Drinking water has been at the forefront of the public conscious in recent months, with contamination crises in Flint, Michigan, Vermont, and upstate New York rendering water there unsafe to consume.
Faculty member Ameet Pinto, assistant professor in the Department of Civil and Environmental Engineering, is working to make drinking water even safer.
“Every liter of drinking water has 1 million to 100 million microbial cells in it,” Pinto explained. “It is still smaller than bacteria that might be in our food or associated with our bodies, but it is a component that has not been looked at very vigorously.”
Pinto arrived on campus in January and brought with him a curiosity about the underlying mechanisms that allow these treatment-resistant microbial communities to persist. He uses DNA sequencing to gather information about entire genomes and aims to design treatments to better manage the bacteria so they does not pose a threat to public health.
“One application that can come from this is if the organisms are already there, can we benefit from them in some way,” Pinto said. “And are there sustainable processes we can implement to exploit the already-present biology.”
Pinto began his undergraduate career studying chemical engineering, but a class in environmental pollution and control engineering inspired him to shift his focus toward environmental studies. From there he studied wastewater management, eventually identifying a void in the water treatment field in terms of utilizing biology present in water.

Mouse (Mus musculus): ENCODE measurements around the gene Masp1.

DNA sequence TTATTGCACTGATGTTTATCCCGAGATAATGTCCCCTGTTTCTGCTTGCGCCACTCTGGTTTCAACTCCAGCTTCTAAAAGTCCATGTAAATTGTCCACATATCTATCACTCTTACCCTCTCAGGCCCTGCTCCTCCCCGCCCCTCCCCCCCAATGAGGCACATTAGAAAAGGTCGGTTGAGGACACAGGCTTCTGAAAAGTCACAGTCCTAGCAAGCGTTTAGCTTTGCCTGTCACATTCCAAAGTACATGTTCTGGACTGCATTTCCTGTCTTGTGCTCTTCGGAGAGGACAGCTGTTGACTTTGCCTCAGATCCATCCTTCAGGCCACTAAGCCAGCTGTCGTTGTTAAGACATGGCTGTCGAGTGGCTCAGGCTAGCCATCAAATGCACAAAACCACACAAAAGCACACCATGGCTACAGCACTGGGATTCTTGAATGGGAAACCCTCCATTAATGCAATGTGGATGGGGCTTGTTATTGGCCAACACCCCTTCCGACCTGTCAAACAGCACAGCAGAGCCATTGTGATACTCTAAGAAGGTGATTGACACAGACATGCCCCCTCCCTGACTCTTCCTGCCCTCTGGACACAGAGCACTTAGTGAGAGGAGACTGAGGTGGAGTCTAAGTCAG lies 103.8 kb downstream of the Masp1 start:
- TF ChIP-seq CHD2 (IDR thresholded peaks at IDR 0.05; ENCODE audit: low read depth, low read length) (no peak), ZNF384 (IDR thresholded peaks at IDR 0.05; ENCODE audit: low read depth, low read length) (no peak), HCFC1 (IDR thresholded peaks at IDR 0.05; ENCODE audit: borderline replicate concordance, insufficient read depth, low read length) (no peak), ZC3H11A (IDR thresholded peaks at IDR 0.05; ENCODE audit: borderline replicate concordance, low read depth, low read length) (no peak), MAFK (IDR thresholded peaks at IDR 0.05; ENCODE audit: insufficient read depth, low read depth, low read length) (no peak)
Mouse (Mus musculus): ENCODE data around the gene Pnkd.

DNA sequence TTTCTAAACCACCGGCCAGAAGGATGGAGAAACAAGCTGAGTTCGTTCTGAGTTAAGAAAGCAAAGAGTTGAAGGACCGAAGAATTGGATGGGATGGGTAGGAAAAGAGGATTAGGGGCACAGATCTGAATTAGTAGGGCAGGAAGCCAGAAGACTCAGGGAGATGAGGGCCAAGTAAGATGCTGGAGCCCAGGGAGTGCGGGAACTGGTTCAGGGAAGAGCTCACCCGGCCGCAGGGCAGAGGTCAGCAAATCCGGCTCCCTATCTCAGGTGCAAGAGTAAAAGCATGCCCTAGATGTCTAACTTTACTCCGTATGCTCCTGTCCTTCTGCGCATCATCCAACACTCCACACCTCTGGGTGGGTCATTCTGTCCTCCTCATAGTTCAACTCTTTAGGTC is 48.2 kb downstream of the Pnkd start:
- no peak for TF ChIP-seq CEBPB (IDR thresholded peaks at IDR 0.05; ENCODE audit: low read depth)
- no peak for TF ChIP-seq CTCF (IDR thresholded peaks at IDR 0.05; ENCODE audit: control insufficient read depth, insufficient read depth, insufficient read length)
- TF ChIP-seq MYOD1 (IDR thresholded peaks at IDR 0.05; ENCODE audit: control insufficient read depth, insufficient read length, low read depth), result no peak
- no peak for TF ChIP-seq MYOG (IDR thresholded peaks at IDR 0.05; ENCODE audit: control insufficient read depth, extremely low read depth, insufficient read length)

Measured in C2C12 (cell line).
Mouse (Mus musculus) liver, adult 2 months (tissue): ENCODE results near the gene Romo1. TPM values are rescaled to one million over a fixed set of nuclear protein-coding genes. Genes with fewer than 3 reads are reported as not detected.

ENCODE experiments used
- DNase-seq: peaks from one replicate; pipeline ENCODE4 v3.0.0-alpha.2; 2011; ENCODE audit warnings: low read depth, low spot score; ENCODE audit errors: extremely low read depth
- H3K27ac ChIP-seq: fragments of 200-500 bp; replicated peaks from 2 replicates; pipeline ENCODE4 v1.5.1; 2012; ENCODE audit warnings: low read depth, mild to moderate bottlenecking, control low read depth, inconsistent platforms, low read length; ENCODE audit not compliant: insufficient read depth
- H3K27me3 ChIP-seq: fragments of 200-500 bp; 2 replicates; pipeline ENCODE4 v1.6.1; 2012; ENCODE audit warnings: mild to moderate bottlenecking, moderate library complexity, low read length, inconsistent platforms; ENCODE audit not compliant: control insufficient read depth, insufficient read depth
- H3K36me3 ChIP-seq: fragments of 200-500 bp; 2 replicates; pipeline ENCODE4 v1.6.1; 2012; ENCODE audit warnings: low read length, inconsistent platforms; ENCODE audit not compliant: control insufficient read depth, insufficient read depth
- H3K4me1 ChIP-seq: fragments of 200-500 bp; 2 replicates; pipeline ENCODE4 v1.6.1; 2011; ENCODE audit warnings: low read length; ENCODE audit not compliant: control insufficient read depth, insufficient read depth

“On the wastewater side we exploit biology. It is central to the process,” Pinto said. “And on the drinking water side most of the effort goes toward removing bacteria. So when I made this transition, I felt there was a systematic difference in how things were perceived and what motivated people. There was not a lot of work done in terms of exploiting biology in drinking water.”
Pinto came to Northeastern from the University of Glasgow where he was a lecturer, and noted that the Department of Civil and Environmental Engineering’s strong reputation played a major role in his decision.
“When I was doing my graduate work at Virginia Tech, you would see associate professor April Gu’s work presented at conferences so I was aware of the program for a long time,” Pinto said. “I’m looking forward to collaborating with people who have very different expertise than mine to see if we can contribute to each other’s research.”